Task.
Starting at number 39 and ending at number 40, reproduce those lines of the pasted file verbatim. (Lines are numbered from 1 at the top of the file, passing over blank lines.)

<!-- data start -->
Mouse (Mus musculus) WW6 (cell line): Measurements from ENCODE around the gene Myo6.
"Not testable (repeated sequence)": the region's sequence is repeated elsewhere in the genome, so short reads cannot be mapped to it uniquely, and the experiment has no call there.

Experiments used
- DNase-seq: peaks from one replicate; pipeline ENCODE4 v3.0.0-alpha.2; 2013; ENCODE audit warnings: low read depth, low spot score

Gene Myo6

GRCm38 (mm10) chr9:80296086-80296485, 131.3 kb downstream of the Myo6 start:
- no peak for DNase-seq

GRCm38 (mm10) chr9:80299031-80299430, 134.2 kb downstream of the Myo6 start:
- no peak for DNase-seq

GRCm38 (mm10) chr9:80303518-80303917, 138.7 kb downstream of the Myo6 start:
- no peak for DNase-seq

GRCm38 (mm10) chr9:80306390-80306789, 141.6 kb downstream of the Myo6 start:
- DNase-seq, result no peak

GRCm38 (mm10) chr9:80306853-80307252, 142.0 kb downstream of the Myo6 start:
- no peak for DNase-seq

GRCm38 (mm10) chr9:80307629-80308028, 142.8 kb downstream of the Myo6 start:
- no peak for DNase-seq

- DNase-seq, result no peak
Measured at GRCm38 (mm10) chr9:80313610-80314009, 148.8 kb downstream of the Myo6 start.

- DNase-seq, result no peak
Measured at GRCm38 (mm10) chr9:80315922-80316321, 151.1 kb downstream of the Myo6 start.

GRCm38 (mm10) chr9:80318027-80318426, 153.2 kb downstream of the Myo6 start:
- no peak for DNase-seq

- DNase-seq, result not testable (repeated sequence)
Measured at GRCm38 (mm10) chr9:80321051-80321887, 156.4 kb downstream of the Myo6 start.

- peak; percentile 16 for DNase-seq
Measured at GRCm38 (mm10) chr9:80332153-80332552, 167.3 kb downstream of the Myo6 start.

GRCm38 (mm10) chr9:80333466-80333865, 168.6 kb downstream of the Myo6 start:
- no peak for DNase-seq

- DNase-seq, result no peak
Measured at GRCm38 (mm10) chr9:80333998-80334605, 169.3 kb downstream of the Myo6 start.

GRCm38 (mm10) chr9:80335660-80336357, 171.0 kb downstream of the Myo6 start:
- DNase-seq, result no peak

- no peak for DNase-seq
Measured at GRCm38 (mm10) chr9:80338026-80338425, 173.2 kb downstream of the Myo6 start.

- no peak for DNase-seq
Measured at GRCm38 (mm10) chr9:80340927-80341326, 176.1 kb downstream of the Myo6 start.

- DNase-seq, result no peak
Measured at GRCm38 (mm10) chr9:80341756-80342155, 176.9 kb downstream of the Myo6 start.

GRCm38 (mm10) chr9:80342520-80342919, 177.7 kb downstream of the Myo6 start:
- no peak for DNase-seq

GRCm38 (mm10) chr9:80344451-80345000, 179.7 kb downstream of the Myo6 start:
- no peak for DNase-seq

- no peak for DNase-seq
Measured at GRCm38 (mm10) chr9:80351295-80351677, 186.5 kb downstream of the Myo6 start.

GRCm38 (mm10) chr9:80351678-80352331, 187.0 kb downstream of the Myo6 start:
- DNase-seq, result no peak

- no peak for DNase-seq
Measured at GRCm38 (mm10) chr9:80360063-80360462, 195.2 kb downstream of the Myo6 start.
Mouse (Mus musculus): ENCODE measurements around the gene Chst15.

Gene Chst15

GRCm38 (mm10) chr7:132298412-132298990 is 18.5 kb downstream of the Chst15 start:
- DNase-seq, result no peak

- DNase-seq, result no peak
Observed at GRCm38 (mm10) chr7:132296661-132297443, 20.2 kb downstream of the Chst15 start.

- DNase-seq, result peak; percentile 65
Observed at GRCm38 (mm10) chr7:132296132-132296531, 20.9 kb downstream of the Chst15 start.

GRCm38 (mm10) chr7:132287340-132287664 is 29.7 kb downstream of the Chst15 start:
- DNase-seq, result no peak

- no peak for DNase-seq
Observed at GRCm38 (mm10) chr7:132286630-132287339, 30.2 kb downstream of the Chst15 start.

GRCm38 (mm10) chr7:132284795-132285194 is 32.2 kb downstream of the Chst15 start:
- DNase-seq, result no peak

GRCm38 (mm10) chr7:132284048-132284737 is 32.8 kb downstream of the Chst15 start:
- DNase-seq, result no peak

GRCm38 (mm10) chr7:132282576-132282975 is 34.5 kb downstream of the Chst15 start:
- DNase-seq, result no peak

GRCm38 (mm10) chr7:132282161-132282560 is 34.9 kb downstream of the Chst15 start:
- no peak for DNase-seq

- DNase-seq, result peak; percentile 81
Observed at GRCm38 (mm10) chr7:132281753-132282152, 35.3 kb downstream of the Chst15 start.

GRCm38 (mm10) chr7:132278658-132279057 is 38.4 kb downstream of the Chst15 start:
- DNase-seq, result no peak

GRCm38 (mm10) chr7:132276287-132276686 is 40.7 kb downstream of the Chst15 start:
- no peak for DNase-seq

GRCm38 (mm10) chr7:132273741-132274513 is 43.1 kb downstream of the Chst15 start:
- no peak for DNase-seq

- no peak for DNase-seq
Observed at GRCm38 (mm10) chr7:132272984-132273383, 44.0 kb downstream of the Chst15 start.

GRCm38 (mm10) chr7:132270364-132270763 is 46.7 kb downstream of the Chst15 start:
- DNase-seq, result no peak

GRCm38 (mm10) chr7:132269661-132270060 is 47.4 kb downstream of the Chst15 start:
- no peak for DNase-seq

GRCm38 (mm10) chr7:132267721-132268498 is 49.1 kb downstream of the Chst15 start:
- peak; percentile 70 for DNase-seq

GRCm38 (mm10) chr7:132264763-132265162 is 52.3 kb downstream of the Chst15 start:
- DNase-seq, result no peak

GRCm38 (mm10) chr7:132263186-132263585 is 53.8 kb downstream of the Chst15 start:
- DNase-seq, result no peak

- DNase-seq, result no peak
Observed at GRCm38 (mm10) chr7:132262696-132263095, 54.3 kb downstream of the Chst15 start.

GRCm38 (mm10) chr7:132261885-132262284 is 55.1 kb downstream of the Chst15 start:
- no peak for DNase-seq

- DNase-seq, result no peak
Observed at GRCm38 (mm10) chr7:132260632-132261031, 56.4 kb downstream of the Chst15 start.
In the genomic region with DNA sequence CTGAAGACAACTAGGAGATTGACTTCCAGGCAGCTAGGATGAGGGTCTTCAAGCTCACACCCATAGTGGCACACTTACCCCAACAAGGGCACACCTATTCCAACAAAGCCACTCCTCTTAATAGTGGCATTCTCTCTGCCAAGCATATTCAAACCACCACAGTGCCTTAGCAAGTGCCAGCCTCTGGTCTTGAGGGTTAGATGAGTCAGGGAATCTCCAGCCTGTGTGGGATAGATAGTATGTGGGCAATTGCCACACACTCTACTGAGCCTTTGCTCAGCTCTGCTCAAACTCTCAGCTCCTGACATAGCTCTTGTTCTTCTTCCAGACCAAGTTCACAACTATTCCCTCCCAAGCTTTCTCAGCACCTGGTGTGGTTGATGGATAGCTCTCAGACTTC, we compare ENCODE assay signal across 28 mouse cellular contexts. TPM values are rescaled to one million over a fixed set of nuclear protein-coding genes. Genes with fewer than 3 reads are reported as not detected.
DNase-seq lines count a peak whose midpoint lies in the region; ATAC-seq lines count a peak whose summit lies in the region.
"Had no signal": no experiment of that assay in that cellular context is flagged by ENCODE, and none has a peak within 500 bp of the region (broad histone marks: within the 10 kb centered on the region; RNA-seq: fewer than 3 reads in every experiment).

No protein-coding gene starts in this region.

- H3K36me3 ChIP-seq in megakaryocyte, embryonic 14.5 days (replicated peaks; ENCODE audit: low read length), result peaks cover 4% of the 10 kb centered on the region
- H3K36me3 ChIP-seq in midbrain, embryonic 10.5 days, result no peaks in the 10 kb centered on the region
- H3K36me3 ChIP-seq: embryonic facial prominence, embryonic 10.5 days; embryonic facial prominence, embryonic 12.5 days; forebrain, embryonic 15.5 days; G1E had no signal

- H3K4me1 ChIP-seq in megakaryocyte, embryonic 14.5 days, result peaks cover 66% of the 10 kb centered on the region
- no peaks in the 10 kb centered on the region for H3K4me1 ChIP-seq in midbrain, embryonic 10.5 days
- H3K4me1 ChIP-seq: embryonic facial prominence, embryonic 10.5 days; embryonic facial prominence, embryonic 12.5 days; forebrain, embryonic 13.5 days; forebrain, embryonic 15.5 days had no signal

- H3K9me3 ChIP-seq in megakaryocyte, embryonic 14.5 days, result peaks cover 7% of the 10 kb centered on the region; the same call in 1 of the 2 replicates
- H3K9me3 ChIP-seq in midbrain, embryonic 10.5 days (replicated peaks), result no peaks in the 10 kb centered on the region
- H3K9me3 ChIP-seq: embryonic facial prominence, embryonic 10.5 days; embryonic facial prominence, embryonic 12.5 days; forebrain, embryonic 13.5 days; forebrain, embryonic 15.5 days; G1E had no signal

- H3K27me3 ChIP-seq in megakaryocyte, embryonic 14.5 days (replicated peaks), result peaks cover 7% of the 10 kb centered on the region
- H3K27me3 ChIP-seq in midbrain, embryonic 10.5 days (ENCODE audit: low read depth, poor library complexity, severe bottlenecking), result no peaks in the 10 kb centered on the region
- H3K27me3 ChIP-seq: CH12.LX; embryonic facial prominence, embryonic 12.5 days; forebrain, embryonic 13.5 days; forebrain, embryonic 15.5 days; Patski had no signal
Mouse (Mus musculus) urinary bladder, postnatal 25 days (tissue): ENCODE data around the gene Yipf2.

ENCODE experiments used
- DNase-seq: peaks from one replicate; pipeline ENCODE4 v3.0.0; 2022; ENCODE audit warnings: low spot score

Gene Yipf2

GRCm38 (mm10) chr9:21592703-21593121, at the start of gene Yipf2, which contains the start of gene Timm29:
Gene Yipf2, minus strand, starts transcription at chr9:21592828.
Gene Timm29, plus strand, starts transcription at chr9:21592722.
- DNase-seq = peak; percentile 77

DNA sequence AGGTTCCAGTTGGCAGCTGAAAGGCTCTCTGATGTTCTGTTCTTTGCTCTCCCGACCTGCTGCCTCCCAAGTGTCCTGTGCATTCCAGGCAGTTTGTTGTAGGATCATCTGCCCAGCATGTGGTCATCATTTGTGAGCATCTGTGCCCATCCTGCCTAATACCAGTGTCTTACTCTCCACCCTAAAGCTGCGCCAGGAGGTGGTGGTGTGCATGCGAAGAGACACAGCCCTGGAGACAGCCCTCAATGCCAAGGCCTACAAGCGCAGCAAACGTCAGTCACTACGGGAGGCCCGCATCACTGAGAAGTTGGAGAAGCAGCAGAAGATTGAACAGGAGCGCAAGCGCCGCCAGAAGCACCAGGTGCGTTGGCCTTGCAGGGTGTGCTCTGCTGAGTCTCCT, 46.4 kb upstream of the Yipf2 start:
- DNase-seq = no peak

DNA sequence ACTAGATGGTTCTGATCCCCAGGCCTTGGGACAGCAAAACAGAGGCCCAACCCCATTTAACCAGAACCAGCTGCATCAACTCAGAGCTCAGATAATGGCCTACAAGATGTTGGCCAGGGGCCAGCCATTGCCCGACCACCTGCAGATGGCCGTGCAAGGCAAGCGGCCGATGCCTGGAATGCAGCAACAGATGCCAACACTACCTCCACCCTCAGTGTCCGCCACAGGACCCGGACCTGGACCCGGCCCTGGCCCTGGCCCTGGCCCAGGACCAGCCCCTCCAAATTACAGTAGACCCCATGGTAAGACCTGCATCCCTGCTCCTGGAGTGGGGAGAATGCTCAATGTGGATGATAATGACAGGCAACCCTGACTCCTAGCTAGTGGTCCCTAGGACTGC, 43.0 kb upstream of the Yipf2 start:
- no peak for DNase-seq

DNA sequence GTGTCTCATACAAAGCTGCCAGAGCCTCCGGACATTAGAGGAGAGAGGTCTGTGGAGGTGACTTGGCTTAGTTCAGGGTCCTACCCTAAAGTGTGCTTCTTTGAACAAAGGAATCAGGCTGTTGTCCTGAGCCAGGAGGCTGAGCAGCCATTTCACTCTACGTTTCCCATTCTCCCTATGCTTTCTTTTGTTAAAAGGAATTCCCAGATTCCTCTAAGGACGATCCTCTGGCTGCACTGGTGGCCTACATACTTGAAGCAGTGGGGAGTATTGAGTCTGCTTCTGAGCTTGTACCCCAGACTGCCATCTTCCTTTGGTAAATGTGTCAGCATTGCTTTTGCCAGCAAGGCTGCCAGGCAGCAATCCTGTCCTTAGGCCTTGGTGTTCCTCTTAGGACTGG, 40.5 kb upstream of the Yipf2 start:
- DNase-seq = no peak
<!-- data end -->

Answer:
Measured at GRCm38 (mm10) chr9:80341756-80342155, 176.9 kb downstream of the Myo6 start.

GRCm38 (mm10) chr9:80342520-80342919, 177.7 kb downstream of the Myo6 start: